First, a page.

# Assign everyone to but their own gift & assign the group/family of the gift receiver
dat[c("BuysFor","BuyFamily")] <- dat[c("Name","Family")]

# Set the fixed rows (BuyFor and BuyFamily column)
dat[!is.na(dat$FIX),"BuysFor"] <- dat[!is.na(dat$FIX),"FIX"]
dat[!is.na(dat$FIX),"BuyFamily"] <- dat$Family[match(dat[!is.na(dat$FIX),"FIX"],dat$Name)]

# Make logical (T/F) column of whether a person is buying for their own family
dat$FamilyMatch <- apply(dat[c("BuyFamily","Family")], 1, function(x) x[1]==x[2])

# Run the random assignment until the conditions are met
while(sum(dat$FamilyMatch, na.rm=T)>0 | sum(dat$AvoidFail, na.rm=T)>0){
  # Make random picks
  ranpicks <- sample(1:sum(is.na(dat$FIX)), replace=F)
  # Assign names and families for non-fix rows based on random picks
  dat[is.na(dat$FIX),"BuysFor"] <- dat$Name[!dat$Name %in% dat$FIX][ranpicks]
  dat[is.na(dat$FIX),c("BuysFor","BuyFamily")] <- dat[c("Name","Family")][!dat$Name %in% dat$FIX,][ranpicks,]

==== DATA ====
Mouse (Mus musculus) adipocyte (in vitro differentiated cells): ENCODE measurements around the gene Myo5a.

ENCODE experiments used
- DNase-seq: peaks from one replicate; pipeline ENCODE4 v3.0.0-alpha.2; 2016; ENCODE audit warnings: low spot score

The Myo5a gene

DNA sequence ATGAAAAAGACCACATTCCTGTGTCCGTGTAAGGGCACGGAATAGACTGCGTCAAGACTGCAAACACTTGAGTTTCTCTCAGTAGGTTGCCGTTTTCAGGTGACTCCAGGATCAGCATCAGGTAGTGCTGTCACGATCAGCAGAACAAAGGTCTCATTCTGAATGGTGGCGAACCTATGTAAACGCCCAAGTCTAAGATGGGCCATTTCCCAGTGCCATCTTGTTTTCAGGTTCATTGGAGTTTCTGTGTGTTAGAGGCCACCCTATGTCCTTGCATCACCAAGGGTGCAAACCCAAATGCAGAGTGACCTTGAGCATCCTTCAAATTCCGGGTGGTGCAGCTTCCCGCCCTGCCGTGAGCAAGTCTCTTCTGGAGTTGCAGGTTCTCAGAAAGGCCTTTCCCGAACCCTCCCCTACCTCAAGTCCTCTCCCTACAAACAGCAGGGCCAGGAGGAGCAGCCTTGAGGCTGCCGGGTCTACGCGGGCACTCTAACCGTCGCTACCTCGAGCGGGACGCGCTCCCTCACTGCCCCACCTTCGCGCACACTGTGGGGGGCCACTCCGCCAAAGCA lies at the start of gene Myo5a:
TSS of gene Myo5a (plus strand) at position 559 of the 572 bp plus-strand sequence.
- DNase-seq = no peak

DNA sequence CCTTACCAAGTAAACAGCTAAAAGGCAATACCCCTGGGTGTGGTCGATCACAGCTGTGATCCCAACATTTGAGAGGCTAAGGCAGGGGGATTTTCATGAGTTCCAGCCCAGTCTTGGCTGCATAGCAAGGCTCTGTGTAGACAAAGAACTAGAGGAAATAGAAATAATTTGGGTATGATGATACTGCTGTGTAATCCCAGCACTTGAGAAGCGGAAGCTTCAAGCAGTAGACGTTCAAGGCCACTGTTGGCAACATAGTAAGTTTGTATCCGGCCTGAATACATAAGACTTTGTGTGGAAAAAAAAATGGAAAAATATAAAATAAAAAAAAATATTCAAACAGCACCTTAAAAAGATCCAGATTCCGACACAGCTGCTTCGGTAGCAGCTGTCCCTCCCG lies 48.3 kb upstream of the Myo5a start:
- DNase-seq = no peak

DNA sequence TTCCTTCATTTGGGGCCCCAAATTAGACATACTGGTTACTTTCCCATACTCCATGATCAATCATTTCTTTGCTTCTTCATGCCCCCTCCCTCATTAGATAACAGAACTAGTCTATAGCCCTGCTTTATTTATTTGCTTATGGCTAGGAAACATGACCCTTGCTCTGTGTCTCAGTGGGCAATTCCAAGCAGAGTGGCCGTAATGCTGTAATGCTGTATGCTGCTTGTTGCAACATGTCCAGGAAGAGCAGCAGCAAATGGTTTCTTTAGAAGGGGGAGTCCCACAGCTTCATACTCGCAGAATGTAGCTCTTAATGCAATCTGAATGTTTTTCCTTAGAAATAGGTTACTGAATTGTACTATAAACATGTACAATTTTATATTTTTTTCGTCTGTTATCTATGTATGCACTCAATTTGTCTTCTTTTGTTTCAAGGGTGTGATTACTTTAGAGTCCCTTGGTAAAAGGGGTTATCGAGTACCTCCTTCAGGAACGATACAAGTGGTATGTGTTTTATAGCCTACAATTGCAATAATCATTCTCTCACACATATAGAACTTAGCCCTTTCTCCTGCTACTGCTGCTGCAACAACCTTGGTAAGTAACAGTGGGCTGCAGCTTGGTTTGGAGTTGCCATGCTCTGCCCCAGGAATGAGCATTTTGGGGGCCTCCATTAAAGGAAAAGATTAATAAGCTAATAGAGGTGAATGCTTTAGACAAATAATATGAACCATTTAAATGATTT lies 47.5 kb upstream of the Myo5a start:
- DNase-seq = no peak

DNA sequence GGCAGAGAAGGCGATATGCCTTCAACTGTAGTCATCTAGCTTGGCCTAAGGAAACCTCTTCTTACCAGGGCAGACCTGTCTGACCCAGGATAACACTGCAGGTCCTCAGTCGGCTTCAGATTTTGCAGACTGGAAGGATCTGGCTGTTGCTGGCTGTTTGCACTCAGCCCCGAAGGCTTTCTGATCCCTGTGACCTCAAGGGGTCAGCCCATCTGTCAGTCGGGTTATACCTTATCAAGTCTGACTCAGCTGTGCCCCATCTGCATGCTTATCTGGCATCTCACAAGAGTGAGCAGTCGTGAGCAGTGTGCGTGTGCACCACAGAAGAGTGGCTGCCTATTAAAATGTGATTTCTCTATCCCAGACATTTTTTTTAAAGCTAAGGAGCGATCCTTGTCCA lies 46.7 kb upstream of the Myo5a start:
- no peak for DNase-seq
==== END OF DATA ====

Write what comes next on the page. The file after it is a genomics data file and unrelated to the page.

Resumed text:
# Logical test: buying for same family
  dat$FamilyMatch <- apply(dat[c("BuyFamily","Family")], 1, function(x) x[1]==x[2])
  # Logical test: buying for AVOID person
  dat$AvoidFail <- apply(dat[c("BuysFor","AVOID")], 1, function(x) x[1]==x[2])

And there we have it.


   Name   Family  FIX    AVOID  BuysFor BuyFamily FamilyMatch AvoidFail
1  Name1  Family1 <NA>   <NA>   Name7   Family2   FALSE       NA
2  Name2  Family1 <NA>   <NA>   Name8   Family2   FALSE       NA
3  Name3  Family1 Name17 <NA>   Name17  Family4   FALSE       NA
4  Name4  Family1 <NA>   <NA>   Name10  Family2   FALSE       NA
5  Name5  Family1 Name12 <NA>   Name12  Family3   FALSE       NA
6  Name6  Family2 <NA>   <NA>   Name14  Family3   FALSE       NA
7  Name7  Family2 <NA>   <NA>   Name19  Family4   FALSE       NA
8  Name8  Family2 <NA>   <NA>   Name13  Family3   FALSE       NA